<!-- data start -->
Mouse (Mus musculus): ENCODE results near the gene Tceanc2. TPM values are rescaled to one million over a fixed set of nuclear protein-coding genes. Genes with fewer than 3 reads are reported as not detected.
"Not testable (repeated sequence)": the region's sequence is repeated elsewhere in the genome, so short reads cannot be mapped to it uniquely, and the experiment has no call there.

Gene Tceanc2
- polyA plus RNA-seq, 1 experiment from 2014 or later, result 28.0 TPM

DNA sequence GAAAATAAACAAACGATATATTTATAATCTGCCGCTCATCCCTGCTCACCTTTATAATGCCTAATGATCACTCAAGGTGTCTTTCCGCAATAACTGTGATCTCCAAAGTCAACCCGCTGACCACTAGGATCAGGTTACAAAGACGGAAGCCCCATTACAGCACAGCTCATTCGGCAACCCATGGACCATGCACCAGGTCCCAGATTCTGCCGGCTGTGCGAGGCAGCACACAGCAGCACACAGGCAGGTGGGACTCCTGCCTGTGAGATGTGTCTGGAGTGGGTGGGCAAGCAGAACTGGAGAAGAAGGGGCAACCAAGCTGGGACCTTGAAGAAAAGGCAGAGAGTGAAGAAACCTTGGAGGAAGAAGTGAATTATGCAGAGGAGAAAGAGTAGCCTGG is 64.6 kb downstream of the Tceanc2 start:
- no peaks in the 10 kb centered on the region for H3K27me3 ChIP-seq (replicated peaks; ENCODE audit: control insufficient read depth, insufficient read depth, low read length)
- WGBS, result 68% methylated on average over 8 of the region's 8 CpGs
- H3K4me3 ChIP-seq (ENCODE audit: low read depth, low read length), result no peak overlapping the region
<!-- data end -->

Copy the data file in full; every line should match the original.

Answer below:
Mouse (Mus musculus): ENCODE results near the gene Tceanc2. TPM values are rescaled to one million over a fixed set of nuclear protein-coding genes. Genes with fewer than 3 reads are reported as not detected.
"Not testable (repeated sequence)": the region's sequence is repeated elsewhere in the genome, so short reads cannot be mapped to it uniquely, and the experiment has no call there.

Gene Tceanc2
- polyA plus RNA-seq, 1 experiment from 2014 or later, result 28.0 TPM

DNA sequence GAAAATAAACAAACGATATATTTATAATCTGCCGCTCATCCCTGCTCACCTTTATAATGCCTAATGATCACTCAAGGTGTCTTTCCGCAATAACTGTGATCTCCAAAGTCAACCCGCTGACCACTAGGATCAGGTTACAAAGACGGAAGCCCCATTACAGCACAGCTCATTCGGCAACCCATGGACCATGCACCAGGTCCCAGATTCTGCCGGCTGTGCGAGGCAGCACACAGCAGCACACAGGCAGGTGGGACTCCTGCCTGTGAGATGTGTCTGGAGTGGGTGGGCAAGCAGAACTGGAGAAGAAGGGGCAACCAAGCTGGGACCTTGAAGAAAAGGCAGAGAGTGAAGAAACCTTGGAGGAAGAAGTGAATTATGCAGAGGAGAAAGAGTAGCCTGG is 64.6 kb downstream of the Tceanc2 start:
- no peaks in the 10 kb centered on the region for H3K27me3 ChIP-seq (replicated peaks; ENCODE audit: control insufficient read depth, insufficient read depth, low read length)
- WGBS, result 68% methylated on average over 8 of the region's 8 CpGs
- H3K4me3 ChIP-seq (ENCODE audit: low read depth, low read length), result no peak overlapping the region